India is considered as the capital of cardiometabolic conditions. Multiple studies have highlighted the early age of onset of Coronary Artery Disease (CAD) in the Indian population. Ethnicity and family history have been the primary drivers for this young age of onset that so far has been loosely defined as <45 years or as early as <35 years. We present a young normotensive Indian patient in visibly good health who came into the emergency room with chest pain. He was treated with primary angioplasty post diagnosis of Acute Inferior Wall myocardial infarction. This is the only case reported, from India, to our knowledge of a young 25- year old patient with CAD without any previous family history of CAD or any known risk factors. Increasing cardiovascular events especially in patients without family history such as ours indicates the need to institute population level screening programs and increase awareness of healthy lifestyle among the youth.
Prevention; Young Indian Asians; Coronary Artery Disease; Behavioral Risk; Age
Coronary Artery Disease (CAD) begins as a subclinical process, generally spanning several decades before eventually becoming symptomatic. There is, however, a substantial individual variability in terms of severity, rate of progression and age of onset. Multiple studies have shown that Indians have higher prevalence of CAD [1-2]. In addition to higher prevalence rates, it is also well established that Asian Indian individuals may develop CAD much earlier than their counterparts . More than 50% of deaths in individuals below the age of 50 are related to cardiovascular diseases and around 25% of the Acute Myocardial Infarction (AMI) are contributed by patients less than the age of 45 [3-4].
Most commonly CAD in patients less than the age of 45 is termed as young CAD. It has been noted that the clinical presentation, risk profile, and coronary anatomy of young CAD patients differ from those of patients who develop CAD at an older age [1, 3 and 5]. For example, comparative analysis of young patients with STEMI and NSTEMI/ UA revealed that single-vessel disease was predominant in the STEMI group, whereas triple-vessel disease was predominant in the NSTEMI/UA group. In both groups, LAD was the most commonly involved coronary artery . Dyslipidemia and hypertension showed statistically significant difference across two age groups (<45 and >45 years) .
Although a few studies have reduced the cutoff of young onset CAD to a lower age group, the prognosis and risk factors have remained relatively similar to what has been previously described [8-10]. Sinha et al has identified multiple risk factors that are statistically significantly different between the young age onset CAD and the not so young onset CAD including familial history of premature CAD . The risk factors were seen to be as high as 25%, primarily genetic, in individuals below 35 years .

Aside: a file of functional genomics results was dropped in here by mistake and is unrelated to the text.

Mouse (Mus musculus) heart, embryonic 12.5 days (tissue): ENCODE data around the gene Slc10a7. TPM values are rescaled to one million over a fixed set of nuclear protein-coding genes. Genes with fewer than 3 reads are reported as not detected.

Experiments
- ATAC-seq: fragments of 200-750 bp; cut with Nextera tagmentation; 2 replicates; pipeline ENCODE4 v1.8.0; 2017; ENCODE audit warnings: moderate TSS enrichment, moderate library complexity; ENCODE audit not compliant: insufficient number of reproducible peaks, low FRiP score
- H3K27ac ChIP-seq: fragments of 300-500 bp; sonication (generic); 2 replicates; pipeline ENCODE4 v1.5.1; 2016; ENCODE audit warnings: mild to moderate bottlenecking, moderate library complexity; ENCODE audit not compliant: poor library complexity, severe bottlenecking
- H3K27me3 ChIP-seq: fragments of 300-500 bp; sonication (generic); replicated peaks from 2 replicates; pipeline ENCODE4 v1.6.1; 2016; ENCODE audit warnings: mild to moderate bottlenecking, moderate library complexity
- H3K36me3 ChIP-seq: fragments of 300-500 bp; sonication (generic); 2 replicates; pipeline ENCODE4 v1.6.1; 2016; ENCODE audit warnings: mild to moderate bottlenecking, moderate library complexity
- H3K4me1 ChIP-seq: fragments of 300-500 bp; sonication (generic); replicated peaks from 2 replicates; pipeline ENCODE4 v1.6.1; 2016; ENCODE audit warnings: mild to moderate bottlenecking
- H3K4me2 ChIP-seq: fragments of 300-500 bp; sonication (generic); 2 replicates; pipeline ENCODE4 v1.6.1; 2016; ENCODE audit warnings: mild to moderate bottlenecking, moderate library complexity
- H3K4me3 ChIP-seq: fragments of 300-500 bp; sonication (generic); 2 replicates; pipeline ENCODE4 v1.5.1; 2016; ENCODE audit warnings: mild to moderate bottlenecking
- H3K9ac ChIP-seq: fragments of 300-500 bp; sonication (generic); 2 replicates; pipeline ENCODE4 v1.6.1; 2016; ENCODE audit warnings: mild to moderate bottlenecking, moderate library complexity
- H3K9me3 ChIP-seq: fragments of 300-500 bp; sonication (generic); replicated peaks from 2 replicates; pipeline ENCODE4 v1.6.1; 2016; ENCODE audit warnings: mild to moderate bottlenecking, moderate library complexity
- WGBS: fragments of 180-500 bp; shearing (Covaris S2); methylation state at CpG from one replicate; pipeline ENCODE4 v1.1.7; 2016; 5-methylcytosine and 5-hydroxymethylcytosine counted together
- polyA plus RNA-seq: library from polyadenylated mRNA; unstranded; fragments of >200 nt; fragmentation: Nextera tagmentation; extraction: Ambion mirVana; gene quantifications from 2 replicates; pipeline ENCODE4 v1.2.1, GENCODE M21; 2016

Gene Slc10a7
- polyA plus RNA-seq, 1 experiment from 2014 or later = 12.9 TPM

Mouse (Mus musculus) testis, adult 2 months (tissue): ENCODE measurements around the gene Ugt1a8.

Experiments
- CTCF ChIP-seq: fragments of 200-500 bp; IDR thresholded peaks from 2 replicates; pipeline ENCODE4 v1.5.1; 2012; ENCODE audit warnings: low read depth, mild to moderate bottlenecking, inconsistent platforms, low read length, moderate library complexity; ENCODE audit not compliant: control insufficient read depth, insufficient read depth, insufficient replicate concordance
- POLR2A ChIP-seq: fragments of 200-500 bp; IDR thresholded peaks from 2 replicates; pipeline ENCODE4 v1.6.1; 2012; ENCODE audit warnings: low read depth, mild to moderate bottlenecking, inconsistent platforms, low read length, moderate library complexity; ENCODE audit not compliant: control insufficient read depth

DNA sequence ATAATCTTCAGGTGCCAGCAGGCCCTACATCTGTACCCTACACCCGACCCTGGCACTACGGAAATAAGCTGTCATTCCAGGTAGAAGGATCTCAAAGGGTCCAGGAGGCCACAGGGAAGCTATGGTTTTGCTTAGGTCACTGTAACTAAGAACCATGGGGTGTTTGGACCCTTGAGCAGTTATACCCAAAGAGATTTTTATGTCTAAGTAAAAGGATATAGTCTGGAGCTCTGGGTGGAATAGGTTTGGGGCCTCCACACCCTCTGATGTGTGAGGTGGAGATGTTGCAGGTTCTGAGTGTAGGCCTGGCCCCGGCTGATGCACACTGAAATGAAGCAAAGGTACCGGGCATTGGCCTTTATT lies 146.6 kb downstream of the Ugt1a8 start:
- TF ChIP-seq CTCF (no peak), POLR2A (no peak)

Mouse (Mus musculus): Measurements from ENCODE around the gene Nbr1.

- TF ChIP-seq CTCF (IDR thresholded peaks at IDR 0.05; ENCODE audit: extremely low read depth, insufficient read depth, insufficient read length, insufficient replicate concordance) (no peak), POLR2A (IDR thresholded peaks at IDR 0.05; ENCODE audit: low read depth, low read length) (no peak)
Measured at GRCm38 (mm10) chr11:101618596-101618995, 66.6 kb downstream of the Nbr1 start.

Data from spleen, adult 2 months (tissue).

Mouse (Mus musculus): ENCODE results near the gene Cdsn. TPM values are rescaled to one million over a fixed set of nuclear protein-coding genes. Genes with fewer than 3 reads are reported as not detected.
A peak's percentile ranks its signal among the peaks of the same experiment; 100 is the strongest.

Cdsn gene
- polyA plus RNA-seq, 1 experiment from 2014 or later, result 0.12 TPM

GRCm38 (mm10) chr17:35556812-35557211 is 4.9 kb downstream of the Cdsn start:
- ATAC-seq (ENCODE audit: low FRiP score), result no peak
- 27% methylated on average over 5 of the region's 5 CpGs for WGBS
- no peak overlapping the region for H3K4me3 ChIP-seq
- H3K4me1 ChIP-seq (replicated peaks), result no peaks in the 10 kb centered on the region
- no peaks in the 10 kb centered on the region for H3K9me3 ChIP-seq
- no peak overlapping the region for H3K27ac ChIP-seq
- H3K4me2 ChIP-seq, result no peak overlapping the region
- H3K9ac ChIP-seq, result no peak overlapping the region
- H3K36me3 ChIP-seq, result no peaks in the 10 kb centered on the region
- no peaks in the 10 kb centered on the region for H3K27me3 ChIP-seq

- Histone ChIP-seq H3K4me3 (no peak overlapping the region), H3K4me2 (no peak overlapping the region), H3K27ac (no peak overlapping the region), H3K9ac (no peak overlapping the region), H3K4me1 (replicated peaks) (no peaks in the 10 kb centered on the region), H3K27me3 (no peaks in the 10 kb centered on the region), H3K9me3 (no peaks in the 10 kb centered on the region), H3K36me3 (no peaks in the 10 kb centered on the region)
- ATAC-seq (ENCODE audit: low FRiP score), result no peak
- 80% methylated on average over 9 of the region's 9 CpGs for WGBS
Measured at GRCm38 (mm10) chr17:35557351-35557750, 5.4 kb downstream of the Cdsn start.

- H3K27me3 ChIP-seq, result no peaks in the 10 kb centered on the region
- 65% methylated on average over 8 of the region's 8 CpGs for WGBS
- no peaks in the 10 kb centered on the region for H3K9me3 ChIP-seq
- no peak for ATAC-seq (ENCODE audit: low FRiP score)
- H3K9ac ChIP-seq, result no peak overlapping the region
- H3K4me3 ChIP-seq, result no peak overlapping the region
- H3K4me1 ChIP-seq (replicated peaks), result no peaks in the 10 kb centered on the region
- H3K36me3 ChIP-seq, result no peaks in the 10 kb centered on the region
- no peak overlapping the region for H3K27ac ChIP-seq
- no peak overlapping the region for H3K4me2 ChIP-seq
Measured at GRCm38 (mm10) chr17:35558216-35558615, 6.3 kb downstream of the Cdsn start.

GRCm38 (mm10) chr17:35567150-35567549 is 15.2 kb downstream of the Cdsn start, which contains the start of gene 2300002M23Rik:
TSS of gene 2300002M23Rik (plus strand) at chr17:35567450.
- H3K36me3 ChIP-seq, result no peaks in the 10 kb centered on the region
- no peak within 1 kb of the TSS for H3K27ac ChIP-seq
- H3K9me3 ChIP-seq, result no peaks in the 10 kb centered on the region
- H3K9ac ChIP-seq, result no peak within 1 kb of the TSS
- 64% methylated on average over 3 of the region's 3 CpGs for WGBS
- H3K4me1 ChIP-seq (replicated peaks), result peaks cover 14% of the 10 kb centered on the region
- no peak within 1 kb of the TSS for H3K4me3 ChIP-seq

Healthy sons of individuals with CAD from both Indian and North European origin have shown higher risk profile for CAD indicating a propensity for faster onset of CAD . Familial CAD while primarily considered to be genetic is an outcome of both genetic and non-genetic risk factors (e.g. smoking, physical inactivity, and poor dietary habits). For instance, a suboptimal diet was recently associated with about 65% of all cardiometabolic death in 25-45 year old individuals. Further, Micha et al have recently shown that CAD patients in a younger age group have a constellation of unhealthy behavioral habits . While significant progress has been made, the cardiovascular event rates and mortality hasn’t significantly improved compared to those in the older patient group [8,13]. MAGNETIC study has been initiated to assess the profile of healthy members of the families of individuals who have had premature CAD .
The incidence of young CAD (i.e< 35years) has been reported to be around 1.2% to 2% but it’s very poorly studied and ill-defined in the Indian population except for a few studies who aimed to understand the risk factors and to create a prognosis approach [15,16]. A retrospective study of STEMI patients from India with an average age of 26 years has indicated that AMI in very young patients was highly prevalent in the urban population (63.9%). Even though 46.8% of the patients had a family history of premature CAD, behavioral risk factors (diet, smoking, etc) were equally prevalent .
A 10 year retrospective study was conducted which involved autopsies of 545 IHD cases including 95 young patients (<45 years of age) with the youngest patient being 18 years old. The prevalence was much higher than the population level data due to the enriched study group but gives unique insights into the characteristics of these young patients. Among these 95 patients, 84 patients had IHD related to atherosclerotic CAD. Interestingly, the known risk factors were found to be more in patients above 35 years compared to the ones below 30 years. Further, two patients each had hypertension and diabetes as the only known cardiovascular risk factors .